• Changing the requirements for what information must be recorded in ARIN’s WHOIS database

“The Internet has become an irreplaceable part of how consumers and businesses communicate,” John Curran, president and CEO of ARIN, said in a statement.

“With less than 8% of IPv4 addresses still available, our mission is to consider any policy changes necessary for this transition to occur smoothly, and to continue discussions about this important issue. ARIN XXV will include important discussions on draft address allocation policy proposals, including several proposed changes that may affect IPv6 adoption.”

The transition to IPv6 is also being encouraged by the OECD who noted “IPv6 use was growing faster than continued IPv4 use, albeit from a low base. And several large-scale deployments are taking place or are planned.”

The report noted that “5.5% of networks on the Internet (1 800 networks) could handle IPv6 traffic by early 2010. IPv6 networks have grown faster than IPv4-only since mid-2007. Similarly, demand for IPv6 address blocks has grown faster than demand for IPv4 address blocks. Even more encouragingly, Internet infrastructure players seem to be actively readying for IPv6, with one out of five transit networks (i.e. networks that provide connections through themselves to other networks) handling IPv6. In practice, several indicators are closely correlated and point to the same countries as having the most IPv6 network services. These include Germany, the Netherlands, the United States, and the United Kingdom.”

However the report found “the number of potential users of IPv6 is quite high with over 90% of the installed base of operating systems being IPv6-capable, and roughly 25% of end users running an operating system that supports IPv6 by default in January 2010, such as Windows Vista or Mac OS X.”

But the report also found “actual IPv6 connectivity by users is very low. A one year experiment by Google estimated that just 0.25% of users had IPv6 connectivity (and chose IPv6 when given the choice) in September 2009, up from less than 0.2% one year before. After France, the top countries by percentage of native IPv6 capable users in September 2009 were China, Sweden, the Netherlands, the United States, and Japan.”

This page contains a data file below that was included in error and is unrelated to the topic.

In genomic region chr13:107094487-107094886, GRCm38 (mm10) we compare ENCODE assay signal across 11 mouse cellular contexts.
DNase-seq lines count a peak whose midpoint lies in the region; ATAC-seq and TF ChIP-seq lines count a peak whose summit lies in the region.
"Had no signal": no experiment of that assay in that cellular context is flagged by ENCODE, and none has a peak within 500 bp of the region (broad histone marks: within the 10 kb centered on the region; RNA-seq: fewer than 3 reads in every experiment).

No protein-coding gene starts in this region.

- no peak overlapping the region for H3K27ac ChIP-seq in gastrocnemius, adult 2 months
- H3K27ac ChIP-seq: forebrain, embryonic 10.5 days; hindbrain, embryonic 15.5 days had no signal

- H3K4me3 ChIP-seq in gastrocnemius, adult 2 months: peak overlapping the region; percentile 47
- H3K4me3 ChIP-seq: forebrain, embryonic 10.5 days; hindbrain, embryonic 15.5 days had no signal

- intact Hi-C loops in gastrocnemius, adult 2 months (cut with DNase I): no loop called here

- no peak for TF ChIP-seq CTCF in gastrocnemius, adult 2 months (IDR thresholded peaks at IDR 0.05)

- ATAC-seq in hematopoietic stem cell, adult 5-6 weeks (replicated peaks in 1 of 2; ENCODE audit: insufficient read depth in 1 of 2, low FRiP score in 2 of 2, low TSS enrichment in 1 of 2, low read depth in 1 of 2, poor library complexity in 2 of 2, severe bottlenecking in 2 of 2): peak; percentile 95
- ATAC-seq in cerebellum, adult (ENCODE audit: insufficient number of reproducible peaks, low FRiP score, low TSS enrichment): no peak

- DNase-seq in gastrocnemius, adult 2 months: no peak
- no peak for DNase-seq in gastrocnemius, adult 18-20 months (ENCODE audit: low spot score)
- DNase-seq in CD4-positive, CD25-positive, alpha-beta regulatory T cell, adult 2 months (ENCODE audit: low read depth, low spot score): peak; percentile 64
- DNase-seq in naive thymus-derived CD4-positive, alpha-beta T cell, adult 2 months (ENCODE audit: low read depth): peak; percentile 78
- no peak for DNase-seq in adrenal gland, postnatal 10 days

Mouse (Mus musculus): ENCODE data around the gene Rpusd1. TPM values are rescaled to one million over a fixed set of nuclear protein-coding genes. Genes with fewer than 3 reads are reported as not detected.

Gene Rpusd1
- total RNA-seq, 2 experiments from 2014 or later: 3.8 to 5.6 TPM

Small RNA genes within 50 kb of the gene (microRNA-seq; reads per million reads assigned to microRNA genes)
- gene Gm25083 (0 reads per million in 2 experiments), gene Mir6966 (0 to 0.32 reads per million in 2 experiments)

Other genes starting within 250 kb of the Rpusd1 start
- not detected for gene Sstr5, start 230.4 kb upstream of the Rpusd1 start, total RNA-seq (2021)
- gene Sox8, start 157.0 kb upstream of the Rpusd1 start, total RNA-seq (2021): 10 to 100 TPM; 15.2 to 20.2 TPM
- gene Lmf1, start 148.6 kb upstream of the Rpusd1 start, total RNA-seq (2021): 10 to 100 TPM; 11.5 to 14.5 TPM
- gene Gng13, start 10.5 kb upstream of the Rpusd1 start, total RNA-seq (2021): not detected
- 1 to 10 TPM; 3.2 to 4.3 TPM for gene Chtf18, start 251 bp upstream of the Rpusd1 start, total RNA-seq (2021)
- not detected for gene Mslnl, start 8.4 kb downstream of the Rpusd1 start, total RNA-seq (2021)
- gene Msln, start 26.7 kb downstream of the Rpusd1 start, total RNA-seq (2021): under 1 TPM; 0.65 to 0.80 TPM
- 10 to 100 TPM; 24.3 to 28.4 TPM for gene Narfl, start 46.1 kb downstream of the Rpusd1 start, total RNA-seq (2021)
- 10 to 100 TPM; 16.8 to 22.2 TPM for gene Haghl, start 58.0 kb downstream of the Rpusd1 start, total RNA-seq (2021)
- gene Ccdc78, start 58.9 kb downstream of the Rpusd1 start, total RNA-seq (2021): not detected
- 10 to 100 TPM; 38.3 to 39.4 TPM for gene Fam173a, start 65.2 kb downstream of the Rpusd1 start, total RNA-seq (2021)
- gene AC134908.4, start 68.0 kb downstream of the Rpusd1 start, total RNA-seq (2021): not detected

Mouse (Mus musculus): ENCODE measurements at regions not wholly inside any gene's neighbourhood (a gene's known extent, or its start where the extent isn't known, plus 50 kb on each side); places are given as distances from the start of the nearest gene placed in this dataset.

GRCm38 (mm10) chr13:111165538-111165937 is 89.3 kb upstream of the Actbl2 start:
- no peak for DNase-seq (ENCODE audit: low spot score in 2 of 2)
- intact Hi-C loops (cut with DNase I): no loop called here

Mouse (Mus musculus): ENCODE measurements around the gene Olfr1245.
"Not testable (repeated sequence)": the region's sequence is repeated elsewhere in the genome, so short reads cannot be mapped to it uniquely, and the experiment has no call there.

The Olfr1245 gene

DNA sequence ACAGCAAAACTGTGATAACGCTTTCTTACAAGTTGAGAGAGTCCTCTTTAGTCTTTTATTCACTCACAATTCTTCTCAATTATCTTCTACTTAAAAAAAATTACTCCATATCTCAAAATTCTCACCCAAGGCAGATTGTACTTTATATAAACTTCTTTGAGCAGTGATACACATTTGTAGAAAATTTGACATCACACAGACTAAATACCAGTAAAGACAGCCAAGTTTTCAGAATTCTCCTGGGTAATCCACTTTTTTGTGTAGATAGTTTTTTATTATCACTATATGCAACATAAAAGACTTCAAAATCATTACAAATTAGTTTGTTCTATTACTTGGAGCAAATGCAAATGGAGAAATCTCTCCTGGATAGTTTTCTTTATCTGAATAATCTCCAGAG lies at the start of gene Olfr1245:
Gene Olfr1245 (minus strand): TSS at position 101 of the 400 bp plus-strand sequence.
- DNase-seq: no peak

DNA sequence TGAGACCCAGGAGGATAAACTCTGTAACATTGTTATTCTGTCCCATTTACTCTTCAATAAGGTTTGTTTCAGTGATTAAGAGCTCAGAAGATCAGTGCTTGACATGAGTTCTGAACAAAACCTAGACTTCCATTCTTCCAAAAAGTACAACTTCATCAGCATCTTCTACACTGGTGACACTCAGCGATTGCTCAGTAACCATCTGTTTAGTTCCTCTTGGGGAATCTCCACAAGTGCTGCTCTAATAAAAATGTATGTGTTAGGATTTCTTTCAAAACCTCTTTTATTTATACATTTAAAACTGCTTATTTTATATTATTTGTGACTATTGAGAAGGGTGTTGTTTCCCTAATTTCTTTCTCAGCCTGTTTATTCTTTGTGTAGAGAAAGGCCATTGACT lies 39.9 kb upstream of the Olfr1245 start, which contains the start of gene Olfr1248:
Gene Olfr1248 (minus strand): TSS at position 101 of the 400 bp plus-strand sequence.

The report also noted that “only 1.45% of the top 1000 websites had an IPv6 website in January 2010, but this figure grew to 8% in March 2010 when Google websites were included. However, only 0.15% of the top 1 million websites had an IPv6 website in January 2010 (and just 0.16% in March 2010). A trend may be emerging whereby large websites are deploying IPv6 alongside IPv4, while the vast majority of smaller websites remain available only over IPv4.”

The report makes a number of recommendations, similar to those made in another report from 2008. “In May 2008, the OECD warned that Governments and business must tackle Internet address shortage together. In particular, governments and business needed to work together more effectively and urgently to meet the growing demand for Internet addresses and secure the future of the Internet economy by implementing IPv6. Not implementing IPv6, it warned, would impact the economic opportunities offered by the Internet with severe consequences in terms of stifled creativity and deployment of new services.”

“As the pool of unallocated IPv4 addresses dwindles, all stakeholders should anticipate the impacts of the transition period and plan accordingly to gather momentum for the deployment of IPv6 to decrease the pressure on IPv4. In particular, to create a policy environment conducive to the timely deployment of IPv6, governments should consider: i) Working with the private sector and other stakeholders to increase education and awareness and reduce bottlenecks; ii) Demonstrating government commitment to adoption of IPv6; and iii) Pursuing international co-operation and monitoring IPv6 deployment.”

The OECD report is available from:

More information on the ARIN meeting is available from: